On the same point of order, the hon. member for Timmins—James Bay.
    Well, it is in the Hansard, Madam Speaker. I can show him where it is. We would agree if they would agree to table, for unanimous consent—
    It is becoming a point of debate.
    The hon. member for Timmins—James Bay.
    Madam Speaker, we would agree if the Conservatives would also table their election platform that said they would take HST off, and now they are refusing.
    It is more a point of debate.
    All those opposed to the hon. member for Battle River—Crowfoot's moving the motion will please say nay.
    Some hon. members: Nay.
    The Assistant Deputy Speaker (Mrs. Carol Hughes): There is no unanimous consent.
    The hon. member for Timmins—James Bay has 44 seconds to finish up his response.
    Madam Speaker, again, it really hurts the Conservatives when they go out and tell the public they are going to deal with a carbon plan and then they pretend climate change does not exist. They say they are going to get rid of the GST on home heating, and then they say it is a fantasy and it never happened. The Conservatives are continuing to divide Canadians, and when we offer them an amendment to include other parts of the country that are excluded by their region-against-region attack on the Liberals, they refuse to support it. This is the kind of politics we are dealing with here.
    Madam Speaker, I will be splitting my time with the hon. member for Hastings—Lennox and Addington. I would like to begin today by reading our motion so that folks at home and here in the House know exactly what we are debating today. It reads:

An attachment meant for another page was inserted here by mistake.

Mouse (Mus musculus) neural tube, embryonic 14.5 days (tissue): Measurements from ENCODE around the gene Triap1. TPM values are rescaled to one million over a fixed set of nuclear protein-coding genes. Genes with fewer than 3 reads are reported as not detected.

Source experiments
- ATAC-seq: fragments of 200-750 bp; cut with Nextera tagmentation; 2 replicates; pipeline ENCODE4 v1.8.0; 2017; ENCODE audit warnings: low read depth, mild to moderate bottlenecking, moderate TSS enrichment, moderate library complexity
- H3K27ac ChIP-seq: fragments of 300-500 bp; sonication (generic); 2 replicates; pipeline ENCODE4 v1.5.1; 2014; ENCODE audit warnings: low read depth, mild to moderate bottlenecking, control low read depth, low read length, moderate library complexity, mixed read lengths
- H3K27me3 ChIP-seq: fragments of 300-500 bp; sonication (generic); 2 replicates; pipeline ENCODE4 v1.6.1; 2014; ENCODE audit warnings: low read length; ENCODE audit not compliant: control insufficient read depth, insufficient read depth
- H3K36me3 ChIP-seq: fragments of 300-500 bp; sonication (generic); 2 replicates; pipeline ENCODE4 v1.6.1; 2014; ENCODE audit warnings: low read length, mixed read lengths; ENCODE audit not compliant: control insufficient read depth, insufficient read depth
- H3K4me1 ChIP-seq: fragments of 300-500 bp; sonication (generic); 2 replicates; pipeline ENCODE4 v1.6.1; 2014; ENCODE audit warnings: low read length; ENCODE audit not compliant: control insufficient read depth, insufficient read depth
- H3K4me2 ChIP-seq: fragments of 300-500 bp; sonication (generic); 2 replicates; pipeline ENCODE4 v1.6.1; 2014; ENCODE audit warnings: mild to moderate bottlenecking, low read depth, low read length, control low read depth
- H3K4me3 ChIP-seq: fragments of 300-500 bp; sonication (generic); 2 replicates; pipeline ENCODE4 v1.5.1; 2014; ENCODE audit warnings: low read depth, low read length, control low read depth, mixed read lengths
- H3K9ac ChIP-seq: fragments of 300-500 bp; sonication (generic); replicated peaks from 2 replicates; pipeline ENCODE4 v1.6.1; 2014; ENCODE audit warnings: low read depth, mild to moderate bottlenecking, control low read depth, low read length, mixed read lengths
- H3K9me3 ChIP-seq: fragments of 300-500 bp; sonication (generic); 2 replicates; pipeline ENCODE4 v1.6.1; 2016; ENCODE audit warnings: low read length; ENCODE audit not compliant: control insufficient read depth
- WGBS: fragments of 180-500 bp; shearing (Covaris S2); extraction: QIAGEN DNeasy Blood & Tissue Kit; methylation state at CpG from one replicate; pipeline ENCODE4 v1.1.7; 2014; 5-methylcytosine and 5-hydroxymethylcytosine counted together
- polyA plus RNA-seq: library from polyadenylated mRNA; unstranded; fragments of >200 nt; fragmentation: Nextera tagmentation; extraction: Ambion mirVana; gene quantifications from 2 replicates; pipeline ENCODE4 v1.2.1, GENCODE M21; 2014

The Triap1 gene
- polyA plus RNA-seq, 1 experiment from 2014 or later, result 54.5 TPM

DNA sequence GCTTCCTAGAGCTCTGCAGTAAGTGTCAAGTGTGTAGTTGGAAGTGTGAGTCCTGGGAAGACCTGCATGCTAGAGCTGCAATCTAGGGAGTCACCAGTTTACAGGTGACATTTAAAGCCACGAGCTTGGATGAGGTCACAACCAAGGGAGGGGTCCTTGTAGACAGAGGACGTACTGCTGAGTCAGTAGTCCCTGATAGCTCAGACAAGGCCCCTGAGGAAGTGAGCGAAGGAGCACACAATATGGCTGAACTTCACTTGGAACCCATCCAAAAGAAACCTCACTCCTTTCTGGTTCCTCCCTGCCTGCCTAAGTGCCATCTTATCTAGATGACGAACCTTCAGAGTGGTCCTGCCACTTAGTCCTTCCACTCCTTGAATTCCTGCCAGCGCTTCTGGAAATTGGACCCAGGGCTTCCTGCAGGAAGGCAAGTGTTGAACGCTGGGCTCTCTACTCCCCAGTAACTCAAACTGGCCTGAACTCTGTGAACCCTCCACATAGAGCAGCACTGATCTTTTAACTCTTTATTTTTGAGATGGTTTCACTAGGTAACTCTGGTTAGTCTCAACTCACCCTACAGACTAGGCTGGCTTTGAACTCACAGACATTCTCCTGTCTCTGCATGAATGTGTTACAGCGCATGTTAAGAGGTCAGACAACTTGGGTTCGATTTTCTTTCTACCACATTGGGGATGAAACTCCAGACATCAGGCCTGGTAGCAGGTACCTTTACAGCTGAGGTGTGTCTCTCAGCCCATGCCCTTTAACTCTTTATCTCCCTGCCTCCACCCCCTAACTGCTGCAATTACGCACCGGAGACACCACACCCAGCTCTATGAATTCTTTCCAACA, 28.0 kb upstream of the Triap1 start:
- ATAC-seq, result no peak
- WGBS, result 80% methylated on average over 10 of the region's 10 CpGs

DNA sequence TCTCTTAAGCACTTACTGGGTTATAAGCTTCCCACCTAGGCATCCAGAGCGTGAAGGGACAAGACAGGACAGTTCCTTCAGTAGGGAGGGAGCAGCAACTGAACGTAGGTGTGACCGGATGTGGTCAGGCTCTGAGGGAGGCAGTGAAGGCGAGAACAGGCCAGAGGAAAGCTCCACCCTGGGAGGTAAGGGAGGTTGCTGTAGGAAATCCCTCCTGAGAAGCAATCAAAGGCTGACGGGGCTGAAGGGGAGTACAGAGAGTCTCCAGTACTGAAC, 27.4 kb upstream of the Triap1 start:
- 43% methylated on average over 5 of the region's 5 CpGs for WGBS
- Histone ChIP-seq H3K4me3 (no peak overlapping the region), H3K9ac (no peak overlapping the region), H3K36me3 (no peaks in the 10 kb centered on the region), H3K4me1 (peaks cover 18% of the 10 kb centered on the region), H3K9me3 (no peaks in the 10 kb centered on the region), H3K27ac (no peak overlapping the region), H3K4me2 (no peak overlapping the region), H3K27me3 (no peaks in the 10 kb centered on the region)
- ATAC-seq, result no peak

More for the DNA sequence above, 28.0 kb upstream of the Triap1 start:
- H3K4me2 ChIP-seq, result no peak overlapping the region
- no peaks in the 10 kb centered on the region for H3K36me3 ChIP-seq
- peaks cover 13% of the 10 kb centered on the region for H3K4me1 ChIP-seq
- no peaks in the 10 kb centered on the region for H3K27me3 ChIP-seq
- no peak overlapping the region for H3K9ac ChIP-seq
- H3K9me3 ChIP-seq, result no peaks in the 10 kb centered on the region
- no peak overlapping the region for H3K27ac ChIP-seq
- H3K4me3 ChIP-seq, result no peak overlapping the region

That, given that the government has announced a “temporary, three-year pause” to the federal carbon tax on home heating oil, the House call on the government to extend that pause to all forms of home heating.
    It is not that complicated. It is a reasonable, common-sense, fair-minded motion. That is what we are asking for today, and at the vote on Monday. We will see what members of the House do. I am sure those at home will be watching very carefully how each member of Parliament votes on this.
    The Prime Minister gave it to some, and now he needs to give it to everyone. I have been in politics a long time, behind the scenes and now on these benches. I have seen rising stars and good public servants. I have seen careers come to an end in good ways and in ways that were truly ugly.
    However, I have never witnessed a climbdown as utterly humiliating and so blatantly transparent as the one we saw from the Prime Minister. A government that has spent eight years forcing its carbon tax, its signature policy, on Canadians, insisting that it was good for the environment, that it would not make life more unaffordable and that it was the right thing to do, and anyone who said otherwise must be a climate change denier or dangerous to the future, now admits that the carbon tax causes misery for Canadians. This is all while it is failing to meet its own emissions target, and just months after the Liberals, along with their NDP abetters, voted down the motion to remove the carbon tax from home heating. We cannot make this stuff up.